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Sunday, 28 of May of 2017

Catchin’ Up with Breaking Bad – The Cost of Doing Business (Episodes 02.07-02.09)

“I am a blowfish!”

Walt and Jesse relieve themselves facing a New Mexico sunset.

Nothing says love like two dudes whizzing into the sun.

Sadly and inevitably, I’m going to compare this show to Weeds (since Breaking Bad is a clinic in how to turn a mild-mannered person into a kingpin) in every post and I’d rather not start every piece I write by bashing Nancy Botwin. It feels repetitive to me and I’m sure it’s tiresome to you. So I’m going to compare it to Houseinstead.

Obviously, the two men, Walt and House, are not the same kind of character, particularly since Walt is a man of strict discipline and House spends a good portion of his time flouting the sanctity of such a thing. House tends toward entropy, convinced nothing can be achieved without a little bit of chaos, while Walt works best when working through a plan. What the men share are inspired moments by their cast sidekicks. How many times have you seen House, after a conversation with Wilson, do what Walt does in “4 Days Out” after Jesse mentions “battery.” To House, this is a Sherlock Holmes moment, his revelation where the puzzle finally fits together. Breaking Bad is (clearly) less procedural but his supernatural understanding of nature (comparable to House’s) allows him to have what I’ll call a Mr Wizard moment where he cobbles a plan together based on science.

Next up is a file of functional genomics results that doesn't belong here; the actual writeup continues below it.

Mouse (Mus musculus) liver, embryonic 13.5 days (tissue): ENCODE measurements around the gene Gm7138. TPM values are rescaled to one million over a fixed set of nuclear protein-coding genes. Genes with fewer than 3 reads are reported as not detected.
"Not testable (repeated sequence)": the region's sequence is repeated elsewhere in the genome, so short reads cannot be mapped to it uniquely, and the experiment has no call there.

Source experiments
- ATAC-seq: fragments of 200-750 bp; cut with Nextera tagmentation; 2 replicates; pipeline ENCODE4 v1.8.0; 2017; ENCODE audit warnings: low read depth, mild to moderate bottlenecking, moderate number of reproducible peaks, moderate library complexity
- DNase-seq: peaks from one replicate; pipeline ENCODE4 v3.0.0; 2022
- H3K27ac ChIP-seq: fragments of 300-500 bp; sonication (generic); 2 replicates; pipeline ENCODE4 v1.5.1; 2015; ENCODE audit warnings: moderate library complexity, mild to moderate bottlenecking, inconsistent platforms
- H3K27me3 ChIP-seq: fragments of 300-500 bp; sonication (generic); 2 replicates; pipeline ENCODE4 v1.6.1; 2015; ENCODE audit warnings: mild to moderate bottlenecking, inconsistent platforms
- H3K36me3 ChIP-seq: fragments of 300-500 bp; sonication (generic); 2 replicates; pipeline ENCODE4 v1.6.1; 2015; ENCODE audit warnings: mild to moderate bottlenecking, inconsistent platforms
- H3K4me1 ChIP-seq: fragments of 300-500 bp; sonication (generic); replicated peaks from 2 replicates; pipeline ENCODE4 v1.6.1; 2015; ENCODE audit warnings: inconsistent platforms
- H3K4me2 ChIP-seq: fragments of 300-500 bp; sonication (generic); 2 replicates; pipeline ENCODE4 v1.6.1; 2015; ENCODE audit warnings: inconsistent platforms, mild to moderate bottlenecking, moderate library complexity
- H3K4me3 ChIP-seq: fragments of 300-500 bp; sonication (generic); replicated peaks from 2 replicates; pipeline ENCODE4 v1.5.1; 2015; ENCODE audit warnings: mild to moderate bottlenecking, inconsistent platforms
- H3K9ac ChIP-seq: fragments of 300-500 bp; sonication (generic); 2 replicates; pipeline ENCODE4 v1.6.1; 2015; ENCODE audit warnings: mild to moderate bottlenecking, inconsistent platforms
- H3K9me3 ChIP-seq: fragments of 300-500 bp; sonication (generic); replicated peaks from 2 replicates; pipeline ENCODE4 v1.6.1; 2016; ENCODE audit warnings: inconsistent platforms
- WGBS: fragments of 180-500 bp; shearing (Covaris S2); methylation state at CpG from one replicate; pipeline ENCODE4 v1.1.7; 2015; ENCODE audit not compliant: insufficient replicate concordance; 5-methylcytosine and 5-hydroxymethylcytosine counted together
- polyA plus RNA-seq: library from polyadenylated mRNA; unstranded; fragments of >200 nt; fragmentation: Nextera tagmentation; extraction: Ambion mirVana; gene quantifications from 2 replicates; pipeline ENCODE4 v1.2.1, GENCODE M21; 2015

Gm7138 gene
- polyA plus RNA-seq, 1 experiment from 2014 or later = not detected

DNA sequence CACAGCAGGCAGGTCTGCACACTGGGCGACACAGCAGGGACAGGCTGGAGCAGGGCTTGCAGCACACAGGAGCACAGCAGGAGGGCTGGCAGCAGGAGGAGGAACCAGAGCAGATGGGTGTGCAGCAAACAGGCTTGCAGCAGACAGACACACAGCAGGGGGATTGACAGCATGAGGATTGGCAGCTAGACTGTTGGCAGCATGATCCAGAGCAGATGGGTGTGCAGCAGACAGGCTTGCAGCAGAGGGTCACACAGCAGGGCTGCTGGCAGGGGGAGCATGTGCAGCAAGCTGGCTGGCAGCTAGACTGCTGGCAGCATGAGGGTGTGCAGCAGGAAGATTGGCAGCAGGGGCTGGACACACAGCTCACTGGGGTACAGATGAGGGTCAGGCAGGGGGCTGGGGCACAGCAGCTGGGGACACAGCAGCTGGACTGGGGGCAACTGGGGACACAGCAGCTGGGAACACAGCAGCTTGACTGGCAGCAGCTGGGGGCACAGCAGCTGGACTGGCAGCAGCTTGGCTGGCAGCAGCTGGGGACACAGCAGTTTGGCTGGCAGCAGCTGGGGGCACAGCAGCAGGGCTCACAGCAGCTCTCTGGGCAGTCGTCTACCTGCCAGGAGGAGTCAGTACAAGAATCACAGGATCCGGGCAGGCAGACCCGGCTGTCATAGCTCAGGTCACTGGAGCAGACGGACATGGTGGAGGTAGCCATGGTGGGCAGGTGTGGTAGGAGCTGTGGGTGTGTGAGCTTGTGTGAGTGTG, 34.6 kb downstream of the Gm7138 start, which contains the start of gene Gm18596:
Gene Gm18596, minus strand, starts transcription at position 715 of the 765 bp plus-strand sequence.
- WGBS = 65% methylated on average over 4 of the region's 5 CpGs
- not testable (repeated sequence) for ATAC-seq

I’m at once pleased to see these moments, disappointed they don’t come up more often, and glad that they are so rare. Walt’s revelation caps a nice arc where Team Heisenberg starts to feel the cost of doing business, not only with the business itself but also in how it affects them personally. And it all starts off with a great cold opening featuring the ballad of our friend Heisenberg and flashed images of Breaking Bad future.

The easiest way to discuss the cost of doing business is how the characters themselves discuss it. Badger being pinched (you knew it was only a matter of time) and reluctantly adding a new member to the squad is something the gang at Weeds took on very, very early. Recall the Godfather sequence that ends season 1 where everyone sits around the table as a named position in MILF Weed, Inc. These things are kind of stumbled into in Breaking Bad but it creates nice sources of drama that Weeds pretty much avoided.